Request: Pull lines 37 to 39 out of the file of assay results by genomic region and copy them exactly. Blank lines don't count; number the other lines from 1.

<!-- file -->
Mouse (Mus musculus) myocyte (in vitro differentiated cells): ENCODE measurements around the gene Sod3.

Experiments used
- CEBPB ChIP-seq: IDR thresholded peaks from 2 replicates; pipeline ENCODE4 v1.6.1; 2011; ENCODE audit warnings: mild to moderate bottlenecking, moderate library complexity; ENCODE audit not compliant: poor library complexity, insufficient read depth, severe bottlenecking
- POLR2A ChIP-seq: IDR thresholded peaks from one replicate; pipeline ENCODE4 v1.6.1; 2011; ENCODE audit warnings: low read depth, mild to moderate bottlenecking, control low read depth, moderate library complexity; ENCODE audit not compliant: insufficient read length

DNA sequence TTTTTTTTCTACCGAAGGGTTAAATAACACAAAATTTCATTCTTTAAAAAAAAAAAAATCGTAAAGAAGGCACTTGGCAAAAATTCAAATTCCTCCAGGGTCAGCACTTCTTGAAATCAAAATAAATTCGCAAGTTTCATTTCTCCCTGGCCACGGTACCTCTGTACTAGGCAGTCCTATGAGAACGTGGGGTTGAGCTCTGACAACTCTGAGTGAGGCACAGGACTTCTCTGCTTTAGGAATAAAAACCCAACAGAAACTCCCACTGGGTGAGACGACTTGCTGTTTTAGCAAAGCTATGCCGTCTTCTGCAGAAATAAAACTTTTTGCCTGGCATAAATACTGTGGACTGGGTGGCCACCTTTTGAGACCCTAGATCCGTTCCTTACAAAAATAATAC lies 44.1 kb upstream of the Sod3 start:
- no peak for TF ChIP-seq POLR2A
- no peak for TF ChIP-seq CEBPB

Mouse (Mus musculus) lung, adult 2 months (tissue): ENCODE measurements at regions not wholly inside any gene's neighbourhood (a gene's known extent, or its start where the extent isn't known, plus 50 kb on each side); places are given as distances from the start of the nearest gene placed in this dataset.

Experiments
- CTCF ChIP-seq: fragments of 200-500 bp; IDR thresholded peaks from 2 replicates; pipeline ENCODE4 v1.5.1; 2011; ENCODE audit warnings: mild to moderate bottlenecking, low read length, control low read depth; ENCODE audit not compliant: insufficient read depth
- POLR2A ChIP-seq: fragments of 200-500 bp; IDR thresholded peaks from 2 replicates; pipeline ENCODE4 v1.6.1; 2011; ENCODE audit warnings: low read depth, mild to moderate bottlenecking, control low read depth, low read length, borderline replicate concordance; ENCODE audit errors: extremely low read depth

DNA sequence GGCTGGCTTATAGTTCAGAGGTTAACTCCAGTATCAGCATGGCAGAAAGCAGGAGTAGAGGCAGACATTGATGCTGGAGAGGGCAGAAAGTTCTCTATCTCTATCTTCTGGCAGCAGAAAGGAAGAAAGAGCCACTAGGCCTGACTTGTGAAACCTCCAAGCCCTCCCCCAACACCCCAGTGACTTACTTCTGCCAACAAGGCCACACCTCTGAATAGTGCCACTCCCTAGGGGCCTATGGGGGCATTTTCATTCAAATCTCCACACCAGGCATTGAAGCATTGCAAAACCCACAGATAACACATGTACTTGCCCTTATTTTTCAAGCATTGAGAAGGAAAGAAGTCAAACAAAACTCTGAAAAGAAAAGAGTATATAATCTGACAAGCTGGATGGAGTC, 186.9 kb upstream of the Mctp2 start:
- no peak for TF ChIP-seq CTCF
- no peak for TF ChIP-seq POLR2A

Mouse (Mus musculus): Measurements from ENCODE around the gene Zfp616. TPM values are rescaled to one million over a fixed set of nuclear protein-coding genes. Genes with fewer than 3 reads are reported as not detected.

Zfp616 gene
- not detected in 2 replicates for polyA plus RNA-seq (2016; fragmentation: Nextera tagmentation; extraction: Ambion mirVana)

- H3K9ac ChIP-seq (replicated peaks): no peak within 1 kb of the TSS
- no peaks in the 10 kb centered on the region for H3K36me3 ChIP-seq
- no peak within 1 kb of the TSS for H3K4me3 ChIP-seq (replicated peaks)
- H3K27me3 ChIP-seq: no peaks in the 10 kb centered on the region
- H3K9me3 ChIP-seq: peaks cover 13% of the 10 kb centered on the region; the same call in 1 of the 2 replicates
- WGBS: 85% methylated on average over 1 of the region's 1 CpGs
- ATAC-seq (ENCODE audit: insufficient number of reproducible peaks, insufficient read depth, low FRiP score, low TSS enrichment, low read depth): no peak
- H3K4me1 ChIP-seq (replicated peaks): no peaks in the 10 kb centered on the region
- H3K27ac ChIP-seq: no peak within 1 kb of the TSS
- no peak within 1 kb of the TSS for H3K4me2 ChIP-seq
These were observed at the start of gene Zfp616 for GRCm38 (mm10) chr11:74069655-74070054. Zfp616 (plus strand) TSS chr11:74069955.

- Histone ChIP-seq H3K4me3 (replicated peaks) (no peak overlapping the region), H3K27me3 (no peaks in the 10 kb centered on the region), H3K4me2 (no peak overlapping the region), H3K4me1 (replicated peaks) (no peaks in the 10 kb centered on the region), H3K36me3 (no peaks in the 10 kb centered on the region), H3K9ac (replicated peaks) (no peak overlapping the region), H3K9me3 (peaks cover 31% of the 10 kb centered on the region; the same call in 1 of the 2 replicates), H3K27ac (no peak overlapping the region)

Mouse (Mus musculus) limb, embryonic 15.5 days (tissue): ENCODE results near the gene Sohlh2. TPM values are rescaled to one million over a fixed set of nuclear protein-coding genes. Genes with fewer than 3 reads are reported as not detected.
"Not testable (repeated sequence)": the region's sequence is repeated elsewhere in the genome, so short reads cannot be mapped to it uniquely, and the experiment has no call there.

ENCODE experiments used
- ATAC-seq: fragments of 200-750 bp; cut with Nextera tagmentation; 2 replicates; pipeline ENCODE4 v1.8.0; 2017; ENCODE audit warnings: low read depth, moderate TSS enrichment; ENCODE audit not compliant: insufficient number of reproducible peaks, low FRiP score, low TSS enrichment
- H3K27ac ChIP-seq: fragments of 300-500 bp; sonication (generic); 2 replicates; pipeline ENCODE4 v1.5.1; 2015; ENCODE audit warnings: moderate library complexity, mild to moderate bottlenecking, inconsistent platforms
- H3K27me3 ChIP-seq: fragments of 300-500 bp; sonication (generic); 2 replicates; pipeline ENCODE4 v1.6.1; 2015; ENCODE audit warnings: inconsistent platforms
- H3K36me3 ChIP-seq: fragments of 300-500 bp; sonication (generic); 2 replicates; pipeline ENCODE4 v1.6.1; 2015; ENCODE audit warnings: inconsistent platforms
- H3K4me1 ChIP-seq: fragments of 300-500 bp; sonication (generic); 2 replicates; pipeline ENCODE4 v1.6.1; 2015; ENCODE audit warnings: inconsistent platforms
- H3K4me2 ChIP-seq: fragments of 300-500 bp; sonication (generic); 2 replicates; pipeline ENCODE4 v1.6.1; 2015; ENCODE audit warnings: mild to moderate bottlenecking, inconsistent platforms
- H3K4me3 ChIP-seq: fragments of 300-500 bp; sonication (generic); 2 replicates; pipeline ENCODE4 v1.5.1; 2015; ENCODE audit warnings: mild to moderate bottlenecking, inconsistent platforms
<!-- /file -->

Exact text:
- H3K4me1 ChIP-seq: fragments of 300-500 bp; sonication (generic); 2 replicates; pipeline ENCODE4 v1.6.1; 2015; ENCODE audit warnings: inconsistent platforms
- H3K4me2 ChIP-seq: fragments of 300-500 bp; sonication (generic); 2 replicates; pipeline ENCODE4 v1.6.1; 2015; ENCODE audit warnings: mild to moderate bottlenecking, inconsistent platforms
- H3K4me3 ChIP-seq: fragments of 300-500 bp; sonication (generic); 2 replicates; pipeline ENCODE4 v1.5.1; 2015; ENCODE audit warnings: mild to moderate bottlenecking, inconsistent platforms